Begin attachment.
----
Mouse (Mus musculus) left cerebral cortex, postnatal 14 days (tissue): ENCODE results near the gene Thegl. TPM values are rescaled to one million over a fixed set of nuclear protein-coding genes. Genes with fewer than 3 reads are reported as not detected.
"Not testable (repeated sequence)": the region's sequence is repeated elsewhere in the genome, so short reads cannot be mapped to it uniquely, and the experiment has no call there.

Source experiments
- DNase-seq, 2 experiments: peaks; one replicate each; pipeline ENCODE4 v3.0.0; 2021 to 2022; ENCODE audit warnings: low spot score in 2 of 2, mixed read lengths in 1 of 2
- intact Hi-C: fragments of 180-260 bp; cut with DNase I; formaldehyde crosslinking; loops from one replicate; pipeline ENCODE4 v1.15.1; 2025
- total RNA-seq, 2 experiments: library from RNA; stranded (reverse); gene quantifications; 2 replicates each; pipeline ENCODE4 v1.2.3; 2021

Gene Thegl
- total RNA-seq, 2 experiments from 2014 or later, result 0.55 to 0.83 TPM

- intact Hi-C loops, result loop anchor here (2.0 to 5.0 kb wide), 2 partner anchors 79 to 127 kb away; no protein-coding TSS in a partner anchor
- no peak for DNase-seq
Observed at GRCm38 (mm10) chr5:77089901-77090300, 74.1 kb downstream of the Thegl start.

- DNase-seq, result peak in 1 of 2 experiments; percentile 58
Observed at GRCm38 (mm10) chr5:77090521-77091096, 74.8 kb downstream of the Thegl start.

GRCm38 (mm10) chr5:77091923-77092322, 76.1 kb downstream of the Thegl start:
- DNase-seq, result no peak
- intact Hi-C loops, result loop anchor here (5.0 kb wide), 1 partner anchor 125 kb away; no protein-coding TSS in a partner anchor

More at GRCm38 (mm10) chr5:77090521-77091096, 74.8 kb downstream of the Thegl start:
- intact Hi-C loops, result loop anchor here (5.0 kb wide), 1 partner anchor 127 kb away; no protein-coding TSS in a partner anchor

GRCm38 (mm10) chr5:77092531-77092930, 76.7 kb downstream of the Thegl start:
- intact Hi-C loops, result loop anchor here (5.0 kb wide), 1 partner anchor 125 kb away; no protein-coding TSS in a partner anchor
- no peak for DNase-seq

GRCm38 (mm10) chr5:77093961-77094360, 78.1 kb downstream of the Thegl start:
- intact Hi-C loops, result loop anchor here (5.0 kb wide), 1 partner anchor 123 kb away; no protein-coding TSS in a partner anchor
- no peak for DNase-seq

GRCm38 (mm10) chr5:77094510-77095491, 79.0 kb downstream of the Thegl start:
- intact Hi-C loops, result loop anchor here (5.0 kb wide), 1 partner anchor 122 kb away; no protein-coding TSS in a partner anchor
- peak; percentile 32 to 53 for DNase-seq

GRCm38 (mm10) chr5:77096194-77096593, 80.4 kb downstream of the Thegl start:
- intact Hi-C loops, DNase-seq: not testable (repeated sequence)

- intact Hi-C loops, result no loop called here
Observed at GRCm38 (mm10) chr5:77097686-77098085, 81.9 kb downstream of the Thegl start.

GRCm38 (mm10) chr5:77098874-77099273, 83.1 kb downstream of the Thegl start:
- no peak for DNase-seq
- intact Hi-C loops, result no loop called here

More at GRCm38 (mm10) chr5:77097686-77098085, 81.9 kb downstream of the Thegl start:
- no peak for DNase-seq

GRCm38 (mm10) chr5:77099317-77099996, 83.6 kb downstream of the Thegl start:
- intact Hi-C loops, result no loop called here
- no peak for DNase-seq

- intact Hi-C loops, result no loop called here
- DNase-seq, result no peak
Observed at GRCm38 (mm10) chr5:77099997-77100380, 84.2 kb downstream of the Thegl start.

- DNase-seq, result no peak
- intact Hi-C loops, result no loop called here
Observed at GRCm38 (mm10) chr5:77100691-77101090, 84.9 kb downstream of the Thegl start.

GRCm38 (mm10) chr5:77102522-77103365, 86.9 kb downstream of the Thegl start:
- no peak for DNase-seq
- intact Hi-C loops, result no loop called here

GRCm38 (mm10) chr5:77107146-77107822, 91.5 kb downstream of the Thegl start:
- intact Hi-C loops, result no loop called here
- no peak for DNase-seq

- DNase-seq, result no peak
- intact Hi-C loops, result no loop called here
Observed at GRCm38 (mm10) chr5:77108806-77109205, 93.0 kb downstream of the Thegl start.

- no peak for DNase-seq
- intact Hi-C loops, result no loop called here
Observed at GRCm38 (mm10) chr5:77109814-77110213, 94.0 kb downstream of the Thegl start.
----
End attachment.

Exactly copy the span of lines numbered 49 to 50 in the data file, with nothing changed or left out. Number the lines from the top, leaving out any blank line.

GRCm38 (mm10) chr5:77107146-77107822, 91.5 kb downstream of the Thegl start:
- intact Hi-C loops, result no loop called here